Taken in isolation, I’m tempted to say that the revelation that May finds comfort in the Progenitor taking the form of Ben. It’s a sweet moment – which is its purpose in this specific comic. Within the framework of the event, it falls apart a little. While the Progenitor’s judgment has brought relief to some like the Deviants, we’ve also seen (or told) Kitty Pryde pass and face lingering effects from the experience. Even when you pass, the experience can be incredibly unnerving to be judged by a god-like being. That everyone’s judgment is unique and different makes it difficult to definitively point at that moment and shout “Wrong!” All I can really offer is that is another example of a writer choosing what works for their comic over what works for the event as a whole, a choice that’s hard to criticise too harshly, particularly when it’s a fairly minor detail.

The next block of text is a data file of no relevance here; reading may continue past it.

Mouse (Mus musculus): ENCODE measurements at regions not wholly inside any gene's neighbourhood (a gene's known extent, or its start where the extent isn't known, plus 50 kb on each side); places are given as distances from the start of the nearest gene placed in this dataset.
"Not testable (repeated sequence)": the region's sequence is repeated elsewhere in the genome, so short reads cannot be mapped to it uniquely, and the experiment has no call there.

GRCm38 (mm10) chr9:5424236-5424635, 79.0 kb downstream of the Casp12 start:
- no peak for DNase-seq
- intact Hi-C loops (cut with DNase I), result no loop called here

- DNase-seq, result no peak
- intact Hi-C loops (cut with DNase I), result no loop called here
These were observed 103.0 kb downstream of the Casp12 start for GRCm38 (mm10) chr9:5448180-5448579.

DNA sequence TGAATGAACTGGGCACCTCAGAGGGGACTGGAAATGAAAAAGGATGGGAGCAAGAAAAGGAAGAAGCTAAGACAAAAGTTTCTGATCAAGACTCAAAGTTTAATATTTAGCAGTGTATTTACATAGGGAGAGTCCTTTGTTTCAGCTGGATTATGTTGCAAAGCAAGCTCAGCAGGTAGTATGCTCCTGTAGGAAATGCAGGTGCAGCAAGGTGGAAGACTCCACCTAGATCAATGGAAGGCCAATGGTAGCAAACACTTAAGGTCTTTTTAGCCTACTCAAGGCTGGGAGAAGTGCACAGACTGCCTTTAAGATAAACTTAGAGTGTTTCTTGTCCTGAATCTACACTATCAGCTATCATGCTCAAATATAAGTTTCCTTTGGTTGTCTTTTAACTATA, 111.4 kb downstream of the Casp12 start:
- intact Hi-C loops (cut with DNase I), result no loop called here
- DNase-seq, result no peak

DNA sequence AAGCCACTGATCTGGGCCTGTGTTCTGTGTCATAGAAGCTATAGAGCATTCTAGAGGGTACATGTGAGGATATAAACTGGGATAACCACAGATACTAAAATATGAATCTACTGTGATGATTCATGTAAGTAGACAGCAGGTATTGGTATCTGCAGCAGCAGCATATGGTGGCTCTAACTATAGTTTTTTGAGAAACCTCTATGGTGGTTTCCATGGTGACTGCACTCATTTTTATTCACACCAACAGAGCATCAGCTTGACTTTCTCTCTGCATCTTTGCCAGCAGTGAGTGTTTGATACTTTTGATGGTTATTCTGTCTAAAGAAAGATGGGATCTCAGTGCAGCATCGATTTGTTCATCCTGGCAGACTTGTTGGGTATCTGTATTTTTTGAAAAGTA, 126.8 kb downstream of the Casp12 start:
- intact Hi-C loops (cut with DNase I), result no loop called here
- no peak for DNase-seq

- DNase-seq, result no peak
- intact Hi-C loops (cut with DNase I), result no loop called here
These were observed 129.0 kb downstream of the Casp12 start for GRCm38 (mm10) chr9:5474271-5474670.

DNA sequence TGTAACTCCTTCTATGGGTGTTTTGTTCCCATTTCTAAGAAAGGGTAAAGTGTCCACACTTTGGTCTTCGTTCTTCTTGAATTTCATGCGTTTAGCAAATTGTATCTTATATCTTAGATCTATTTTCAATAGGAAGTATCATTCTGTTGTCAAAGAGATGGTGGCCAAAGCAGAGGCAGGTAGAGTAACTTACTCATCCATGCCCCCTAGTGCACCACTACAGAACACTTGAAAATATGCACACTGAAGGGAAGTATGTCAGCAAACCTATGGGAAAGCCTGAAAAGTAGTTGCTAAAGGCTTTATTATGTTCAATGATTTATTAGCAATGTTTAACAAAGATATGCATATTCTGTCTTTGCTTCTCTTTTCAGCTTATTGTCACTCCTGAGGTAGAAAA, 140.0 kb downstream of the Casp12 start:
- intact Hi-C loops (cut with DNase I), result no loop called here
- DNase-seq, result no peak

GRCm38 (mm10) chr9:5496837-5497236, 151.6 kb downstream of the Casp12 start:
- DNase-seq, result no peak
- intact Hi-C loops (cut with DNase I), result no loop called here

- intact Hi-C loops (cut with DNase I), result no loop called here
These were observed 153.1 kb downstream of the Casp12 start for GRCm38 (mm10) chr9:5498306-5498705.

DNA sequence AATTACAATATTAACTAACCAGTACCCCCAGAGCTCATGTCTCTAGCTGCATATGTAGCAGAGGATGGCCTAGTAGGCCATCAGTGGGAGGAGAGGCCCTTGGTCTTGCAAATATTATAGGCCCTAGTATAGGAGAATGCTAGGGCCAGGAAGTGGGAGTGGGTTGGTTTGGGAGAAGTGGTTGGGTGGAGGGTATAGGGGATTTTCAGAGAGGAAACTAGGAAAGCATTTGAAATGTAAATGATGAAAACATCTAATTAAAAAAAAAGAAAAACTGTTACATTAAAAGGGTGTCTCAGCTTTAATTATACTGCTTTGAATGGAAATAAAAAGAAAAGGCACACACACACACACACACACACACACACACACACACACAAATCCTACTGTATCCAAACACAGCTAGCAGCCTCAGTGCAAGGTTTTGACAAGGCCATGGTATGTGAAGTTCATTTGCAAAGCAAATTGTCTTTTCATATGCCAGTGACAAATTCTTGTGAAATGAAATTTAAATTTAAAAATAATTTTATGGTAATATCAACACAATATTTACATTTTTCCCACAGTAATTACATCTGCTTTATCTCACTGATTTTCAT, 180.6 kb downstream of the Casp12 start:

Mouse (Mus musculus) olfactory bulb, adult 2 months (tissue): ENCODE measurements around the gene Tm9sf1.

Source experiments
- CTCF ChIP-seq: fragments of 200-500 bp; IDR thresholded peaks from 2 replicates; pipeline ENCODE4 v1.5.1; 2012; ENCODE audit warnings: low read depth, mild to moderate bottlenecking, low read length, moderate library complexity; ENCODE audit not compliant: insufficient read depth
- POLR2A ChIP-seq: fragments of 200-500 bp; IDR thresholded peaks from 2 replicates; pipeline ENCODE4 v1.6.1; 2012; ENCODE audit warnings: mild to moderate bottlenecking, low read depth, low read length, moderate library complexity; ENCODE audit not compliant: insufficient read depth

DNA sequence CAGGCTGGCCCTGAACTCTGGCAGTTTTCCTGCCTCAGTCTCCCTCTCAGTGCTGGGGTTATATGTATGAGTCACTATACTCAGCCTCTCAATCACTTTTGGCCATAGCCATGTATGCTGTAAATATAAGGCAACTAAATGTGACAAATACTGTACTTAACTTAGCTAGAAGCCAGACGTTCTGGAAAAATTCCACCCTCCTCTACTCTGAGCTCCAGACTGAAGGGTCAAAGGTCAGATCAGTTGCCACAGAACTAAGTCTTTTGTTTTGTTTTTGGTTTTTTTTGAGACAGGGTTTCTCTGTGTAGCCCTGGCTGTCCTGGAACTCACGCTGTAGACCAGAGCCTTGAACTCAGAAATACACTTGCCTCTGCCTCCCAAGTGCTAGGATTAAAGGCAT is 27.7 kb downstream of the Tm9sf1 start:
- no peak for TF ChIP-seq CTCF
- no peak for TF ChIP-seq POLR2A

(One scene that I struggled with and has no impact on the event is the J. Jonah Jameson one where he’s a panicked guilt-stricken man trying to frantically make amends before he is judged/the world ends. I get the scene and the reason it’s here... it doesn’t ring true, for me. I have no doubt that JJJ feels guilt over certain things he did; I doubt that he would act like this to avoid judgment. I find it far more likely that he would double down and try to justify his actions and the reasons for them even while acknowledging that he regrets doing them. But, like I said, that’s a personal view of the character and... well, he did it in an issue of Amazing Spider-Man published by Marvel, so I’m factually in the wrong there. I can’t really say he wouldn’t do that, because he did, officially. Doesn’t mean I have to like it...)